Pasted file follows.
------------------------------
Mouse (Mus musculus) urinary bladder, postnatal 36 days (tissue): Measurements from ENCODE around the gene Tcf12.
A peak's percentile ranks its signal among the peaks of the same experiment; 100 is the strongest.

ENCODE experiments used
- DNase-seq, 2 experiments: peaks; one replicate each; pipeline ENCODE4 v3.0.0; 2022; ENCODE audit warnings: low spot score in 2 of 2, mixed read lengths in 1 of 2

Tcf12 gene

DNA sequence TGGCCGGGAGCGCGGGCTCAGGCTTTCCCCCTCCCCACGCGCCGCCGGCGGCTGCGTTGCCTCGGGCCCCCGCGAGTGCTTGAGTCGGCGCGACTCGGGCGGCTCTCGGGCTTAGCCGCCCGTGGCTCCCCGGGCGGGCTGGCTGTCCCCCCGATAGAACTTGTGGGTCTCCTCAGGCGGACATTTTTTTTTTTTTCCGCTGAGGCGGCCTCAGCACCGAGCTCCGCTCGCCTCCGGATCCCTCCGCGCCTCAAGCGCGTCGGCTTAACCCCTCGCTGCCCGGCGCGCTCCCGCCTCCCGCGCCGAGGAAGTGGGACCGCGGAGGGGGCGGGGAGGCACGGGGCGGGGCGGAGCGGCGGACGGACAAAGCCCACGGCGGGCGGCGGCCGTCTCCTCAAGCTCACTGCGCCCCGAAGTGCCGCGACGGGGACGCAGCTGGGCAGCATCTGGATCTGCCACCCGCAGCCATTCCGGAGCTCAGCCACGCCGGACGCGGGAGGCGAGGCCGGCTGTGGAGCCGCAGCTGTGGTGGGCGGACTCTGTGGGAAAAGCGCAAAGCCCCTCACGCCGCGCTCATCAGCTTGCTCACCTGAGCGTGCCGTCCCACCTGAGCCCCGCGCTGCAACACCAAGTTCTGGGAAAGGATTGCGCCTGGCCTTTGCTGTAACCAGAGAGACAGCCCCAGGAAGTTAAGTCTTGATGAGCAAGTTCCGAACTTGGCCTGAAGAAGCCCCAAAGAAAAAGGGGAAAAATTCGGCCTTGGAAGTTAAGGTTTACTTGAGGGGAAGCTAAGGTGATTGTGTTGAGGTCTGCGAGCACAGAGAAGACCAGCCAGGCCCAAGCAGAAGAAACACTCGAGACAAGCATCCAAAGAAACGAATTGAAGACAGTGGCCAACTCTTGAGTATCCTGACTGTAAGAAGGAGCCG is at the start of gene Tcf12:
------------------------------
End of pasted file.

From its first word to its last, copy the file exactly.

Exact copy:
Mouse (Mus musculus) urinary bladder, postnatal 36 days (tissue): Measurements from ENCODE around the gene Tcf12.
A peak's percentile ranks its signal among the peaks of the same experiment; 100 is the strongest.

ENCODE experiments used
- DNase-seq, 2 experiments: peaks; one replicate each; pipeline ENCODE4 v3.0.0; 2022; ENCODE audit warnings: low spot score in 2 of 2, mixed read lengths in 1 of 2

Tcf12 gene

DNA sequence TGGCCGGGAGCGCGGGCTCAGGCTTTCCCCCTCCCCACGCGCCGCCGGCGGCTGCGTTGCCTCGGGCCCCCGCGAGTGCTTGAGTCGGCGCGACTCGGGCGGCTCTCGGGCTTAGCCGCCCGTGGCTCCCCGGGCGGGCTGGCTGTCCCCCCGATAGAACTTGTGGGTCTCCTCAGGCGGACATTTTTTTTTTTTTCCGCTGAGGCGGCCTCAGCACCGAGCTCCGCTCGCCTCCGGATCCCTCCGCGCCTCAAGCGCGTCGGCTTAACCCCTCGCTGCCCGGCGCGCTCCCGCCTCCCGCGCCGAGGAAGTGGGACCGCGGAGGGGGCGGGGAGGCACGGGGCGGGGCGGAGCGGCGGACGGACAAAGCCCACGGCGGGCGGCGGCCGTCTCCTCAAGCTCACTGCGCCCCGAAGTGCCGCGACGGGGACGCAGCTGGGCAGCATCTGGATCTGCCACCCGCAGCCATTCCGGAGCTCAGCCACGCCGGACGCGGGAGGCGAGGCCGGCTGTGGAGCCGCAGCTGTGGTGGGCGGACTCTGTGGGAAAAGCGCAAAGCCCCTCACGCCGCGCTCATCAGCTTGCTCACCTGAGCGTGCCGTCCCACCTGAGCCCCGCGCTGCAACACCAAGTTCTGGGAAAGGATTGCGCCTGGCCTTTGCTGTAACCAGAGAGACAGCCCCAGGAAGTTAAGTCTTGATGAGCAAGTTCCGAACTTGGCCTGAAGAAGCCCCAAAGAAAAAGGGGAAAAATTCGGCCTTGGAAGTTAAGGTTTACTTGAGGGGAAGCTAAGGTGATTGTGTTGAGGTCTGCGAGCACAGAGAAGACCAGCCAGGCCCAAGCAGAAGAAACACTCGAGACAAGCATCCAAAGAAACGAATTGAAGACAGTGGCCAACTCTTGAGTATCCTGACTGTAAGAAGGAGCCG is at the start of gene Tcf12: